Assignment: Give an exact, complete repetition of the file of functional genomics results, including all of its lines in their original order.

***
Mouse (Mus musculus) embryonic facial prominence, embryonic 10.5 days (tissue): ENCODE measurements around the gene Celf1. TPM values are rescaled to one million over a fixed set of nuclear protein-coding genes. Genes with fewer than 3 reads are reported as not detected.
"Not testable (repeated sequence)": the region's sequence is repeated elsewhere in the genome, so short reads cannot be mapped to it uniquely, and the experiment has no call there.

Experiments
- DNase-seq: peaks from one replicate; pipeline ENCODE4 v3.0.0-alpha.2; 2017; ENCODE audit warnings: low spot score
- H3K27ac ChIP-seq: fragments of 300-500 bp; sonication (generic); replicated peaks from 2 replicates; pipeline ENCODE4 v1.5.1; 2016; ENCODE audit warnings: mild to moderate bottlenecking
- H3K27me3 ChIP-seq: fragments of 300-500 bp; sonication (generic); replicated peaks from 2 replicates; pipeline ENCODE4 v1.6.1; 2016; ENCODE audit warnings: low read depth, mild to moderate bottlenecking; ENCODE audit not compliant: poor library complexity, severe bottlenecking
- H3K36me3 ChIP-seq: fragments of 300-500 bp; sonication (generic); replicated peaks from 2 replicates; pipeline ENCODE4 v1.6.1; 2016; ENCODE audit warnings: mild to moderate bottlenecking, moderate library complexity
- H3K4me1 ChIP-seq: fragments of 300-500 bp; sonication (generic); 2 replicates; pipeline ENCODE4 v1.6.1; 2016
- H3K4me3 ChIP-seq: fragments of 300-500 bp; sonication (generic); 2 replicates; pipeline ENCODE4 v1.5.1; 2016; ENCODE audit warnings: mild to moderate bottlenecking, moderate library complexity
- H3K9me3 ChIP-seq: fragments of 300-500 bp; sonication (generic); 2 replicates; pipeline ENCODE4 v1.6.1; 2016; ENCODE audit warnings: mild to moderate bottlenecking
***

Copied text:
Mouse (Mus musculus) embryonic facial prominence, embryonic 10.5 days (tissue): ENCODE measurements around the gene Celf1. TPM values are rescaled to one million over a fixed set of nuclear protein-coding genes. Genes with fewer than 3 reads are reported as not detected.
"Not testable (repeated sequence)": the region's sequence is repeated elsewhere in the genome, so short reads cannot be mapped to it uniquely, and the experiment has no call there.

Experiments
- DNase-seq: peaks from one replicate; pipeline ENCODE4 v3.0.0-alpha.2; 2017; ENCODE audit warnings: low spot score
- H3K27ac ChIP-seq: fragments of 300-500 bp; sonication (generic); replicated peaks from 2 replicates; pipeline ENCODE4 v1.5.1; 2016; ENCODE audit warnings: mild to moderate bottlenecking
- H3K27me3 ChIP-seq: fragments of 300-500 bp; sonication (generic); replicated peaks from 2 replicates; pipeline ENCODE4 v1.6.1; 2016; ENCODE audit warnings: low read depth, mild to moderate bottlenecking; ENCODE audit not compliant: poor library complexity, severe bottlenecking
- H3K36me3 ChIP-seq: fragments of 300-500 bp; sonication (generic); replicated peaks from 2 replicates; pipeline ENCODE4 v1.6.1; 2016; ENCODE audit warnings: mild to moderate bottlenecking, moderate library complexity
- H3K4me1 ChIP-seq: fragments of 300-500 bp; sonication (generic); 2 replicates; pipeline ENCODE4 v1.6.1; 2016
- H3K4me3 ChIP-seq: fragments of 300-500 bp; sonication (generic); 2 replicates; pipeline ENCODE4 v1.5.1; 2016; ENCODE audit warnings: mild to moderate bottlenecking, moderate library complexity
- H3K9me3 ChIP-seq: fragments of 300-500 bp; sonication (generic); 2 replicates; pipeline ENCODE4 v1.6.1; 2016; ENCODE audit warnings: mild to moderate bottlenecking